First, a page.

Orion, 2006 (2006)
Reviewed by David Pitt
he sequel to
The Hollow Chocolate Bunnies of the Apocalypse
finds private detective (and recently deposed Toy City mayor) Eddie Bear re-teaming with his former partner, Jack, to find out who's behind an outbreak of Spontaneous Toy Combustion.
es, it sounds like a children's novel, but it isn't. Rankin's brilliance lies in writing loopy, goofy, silly stories for adults that only sound like kids' stories. They're full of puns, in-jokes, film references, daffy wordplay, and acres and acres of fun. Rankin writes about things that couldn't possibly exist - in this case, a city in which toys are living creatures - as though they're the most ordinary things in the world. He doesn't waste our time trying to convince us to believe in the unbelievable; he just sort of behaves as though there's nothing odd going on whatsoever.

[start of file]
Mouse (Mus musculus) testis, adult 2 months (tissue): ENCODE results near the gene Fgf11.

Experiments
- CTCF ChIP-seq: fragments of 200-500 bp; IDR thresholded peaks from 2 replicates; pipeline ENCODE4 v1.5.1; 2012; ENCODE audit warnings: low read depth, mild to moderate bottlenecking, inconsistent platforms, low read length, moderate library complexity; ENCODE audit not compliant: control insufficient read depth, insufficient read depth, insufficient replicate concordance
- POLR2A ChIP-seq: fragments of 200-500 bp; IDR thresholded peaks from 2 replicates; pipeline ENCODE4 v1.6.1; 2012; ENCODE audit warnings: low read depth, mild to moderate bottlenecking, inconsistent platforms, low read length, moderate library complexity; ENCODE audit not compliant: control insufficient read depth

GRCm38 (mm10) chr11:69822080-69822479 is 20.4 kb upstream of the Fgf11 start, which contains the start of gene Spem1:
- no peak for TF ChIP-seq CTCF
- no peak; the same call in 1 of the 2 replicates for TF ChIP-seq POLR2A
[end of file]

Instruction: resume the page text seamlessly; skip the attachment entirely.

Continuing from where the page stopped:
, for instance, not only features a walking, talking teddy bear as its hero; it also features clockwork cars, a tiny-toy barkeeper, space aliens, a conspiracy involving chickens, and a death-defying journey through the Toy Town sign to a strange and wondrous land called Los Angeles. All of it is entirely plausible, in Rankin's hands.
've been waiting for
since I read about its impending publication, roughly this time last year. Meantime I've re-read my small collection of Rankin's novels (he's written a lot more, but damned if I can find them anywhere), quenching my thirst until I had the new one in my hands. That's how good Rankin is: you have to keep topping up the tank with reruns until you get your hands on a new one.
nd meanwhile, you haunt the used bookstores looking for the ones you don't already have. Good luck with that, and if you find any, please let me know.
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